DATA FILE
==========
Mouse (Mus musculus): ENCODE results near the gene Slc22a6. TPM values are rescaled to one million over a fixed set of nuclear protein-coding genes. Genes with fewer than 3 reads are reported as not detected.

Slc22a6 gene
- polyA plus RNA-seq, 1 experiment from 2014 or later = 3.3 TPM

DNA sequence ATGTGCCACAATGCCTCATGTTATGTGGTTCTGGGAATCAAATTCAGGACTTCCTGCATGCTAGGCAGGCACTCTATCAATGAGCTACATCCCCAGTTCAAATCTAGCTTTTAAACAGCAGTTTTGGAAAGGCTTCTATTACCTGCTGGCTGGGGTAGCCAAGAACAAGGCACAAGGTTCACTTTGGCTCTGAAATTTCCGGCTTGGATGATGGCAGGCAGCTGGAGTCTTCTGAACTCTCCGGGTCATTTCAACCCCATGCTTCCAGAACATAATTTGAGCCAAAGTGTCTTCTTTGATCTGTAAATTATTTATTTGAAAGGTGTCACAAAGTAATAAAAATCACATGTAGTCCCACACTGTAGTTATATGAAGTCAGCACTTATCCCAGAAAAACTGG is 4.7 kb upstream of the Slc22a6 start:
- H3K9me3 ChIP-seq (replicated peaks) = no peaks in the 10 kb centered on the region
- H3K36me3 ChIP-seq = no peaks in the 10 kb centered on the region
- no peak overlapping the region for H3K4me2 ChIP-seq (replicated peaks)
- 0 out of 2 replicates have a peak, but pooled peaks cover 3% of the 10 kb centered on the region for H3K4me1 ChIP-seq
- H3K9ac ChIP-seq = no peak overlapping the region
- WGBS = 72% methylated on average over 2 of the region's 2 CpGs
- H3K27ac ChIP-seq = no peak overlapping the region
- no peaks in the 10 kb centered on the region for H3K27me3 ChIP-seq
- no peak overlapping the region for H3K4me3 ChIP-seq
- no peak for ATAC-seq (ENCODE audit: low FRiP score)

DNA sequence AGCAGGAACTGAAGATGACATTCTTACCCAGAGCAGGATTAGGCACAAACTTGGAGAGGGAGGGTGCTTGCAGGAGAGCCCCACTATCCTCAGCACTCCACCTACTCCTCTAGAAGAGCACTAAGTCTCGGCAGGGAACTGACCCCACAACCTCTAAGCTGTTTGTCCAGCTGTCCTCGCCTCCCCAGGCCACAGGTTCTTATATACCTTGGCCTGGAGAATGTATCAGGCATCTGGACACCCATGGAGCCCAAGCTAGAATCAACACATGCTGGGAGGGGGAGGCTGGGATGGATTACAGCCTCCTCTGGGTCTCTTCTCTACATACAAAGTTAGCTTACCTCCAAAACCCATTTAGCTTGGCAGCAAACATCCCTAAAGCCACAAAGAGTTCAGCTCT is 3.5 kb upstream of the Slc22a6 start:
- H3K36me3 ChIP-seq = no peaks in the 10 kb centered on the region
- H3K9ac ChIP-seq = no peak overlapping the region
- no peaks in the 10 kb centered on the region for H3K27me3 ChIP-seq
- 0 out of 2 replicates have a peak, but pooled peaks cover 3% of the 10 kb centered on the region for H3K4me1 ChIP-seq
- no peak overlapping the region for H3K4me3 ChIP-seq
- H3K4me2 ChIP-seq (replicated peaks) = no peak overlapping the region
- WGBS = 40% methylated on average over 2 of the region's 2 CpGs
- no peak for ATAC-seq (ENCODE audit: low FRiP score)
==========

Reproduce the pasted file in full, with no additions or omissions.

Mouse (Mus musculus): ENCODE results near the gene Slc22a6. TPM values are rescaled to one million over a fixed set of nuclear protein-coding genes. Genes with fewer than 3 reads are reported as not detected.

Slc22a6 gene
- polyA plus RNA-seq, 1 experiment from 2014 or later = 3.3 TPM

DNA sequence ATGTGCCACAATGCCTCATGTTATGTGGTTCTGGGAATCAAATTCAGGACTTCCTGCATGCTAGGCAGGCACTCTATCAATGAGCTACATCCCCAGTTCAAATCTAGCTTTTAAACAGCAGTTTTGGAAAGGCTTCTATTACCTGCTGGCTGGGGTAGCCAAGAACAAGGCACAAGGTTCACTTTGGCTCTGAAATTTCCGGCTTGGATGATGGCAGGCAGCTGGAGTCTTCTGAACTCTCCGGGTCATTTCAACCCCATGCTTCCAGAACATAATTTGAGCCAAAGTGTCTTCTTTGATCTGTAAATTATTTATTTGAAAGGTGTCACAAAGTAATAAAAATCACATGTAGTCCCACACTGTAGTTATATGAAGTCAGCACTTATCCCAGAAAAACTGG is 4.7 kb upstream of the Slc22a6 start:
- H3K9me3 ChIP-seq (replicated peaks) = no peaks in the 10 kb centered on the region
- H3K36me3 ChIP-seq = no peaks in the 10 kb centered on the region
- no peak overlapping the region for H3K4me2 ChIP-seq (replicated peaks)
- 0 out of 2 replicates have a peak, but pooled peaks cover 3% of the 10 kb centered on the region for H3K4me1 ChIP-seq
- H3K9ac ChIP-seq = no peak overlapping the region
- WGBS = 72% methylated on average over 2 of the region's 2 CpGs
- H3K27ac ChIP-seq = no peak overlapping the region
- no peaks in the 10 kb centered on the region for H3K27me3 ChIP-seq
- no peak overlapping the region for H3K4me3 ChIP-seq
- no peak for ATAC-seq (ENCODE audit: low FRiP score)

DNA sequence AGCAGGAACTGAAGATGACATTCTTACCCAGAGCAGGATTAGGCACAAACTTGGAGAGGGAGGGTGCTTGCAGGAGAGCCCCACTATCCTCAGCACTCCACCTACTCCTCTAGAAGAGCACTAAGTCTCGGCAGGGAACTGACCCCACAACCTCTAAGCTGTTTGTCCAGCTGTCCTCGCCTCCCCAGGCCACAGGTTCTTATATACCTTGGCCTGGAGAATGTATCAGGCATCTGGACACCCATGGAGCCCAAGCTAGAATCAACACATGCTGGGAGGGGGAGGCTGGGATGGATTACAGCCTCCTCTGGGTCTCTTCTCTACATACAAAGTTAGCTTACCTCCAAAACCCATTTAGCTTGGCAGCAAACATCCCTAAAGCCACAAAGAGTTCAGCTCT is 3.5 kb upstream of the Slc22a6 start:
- H3K36me3 ChIP-seq = no peaks in the 10 kb centered on the region
- H3K9ac ChIP-seq = no peak overlapping the region
- no peaks in the 10 kb centered on the region for H3K27me3 ChIP-seq
- 0 out of 2 replicates have a peak, but pooled peaks cover 3% of the 10 kb centered on the region for H3K4me1 ChIP-seq
- no peak overlapping the region for H3K4me3 ChIP-seq
- H3K4me2 ChIP-seq (replicated peaks) = no peak overlapping the region
- WGBS = 40% methylated on average over 2 of the region's 2 CpGs
- no peak for ATAC-seq (ENCODE audit: low FRiP score)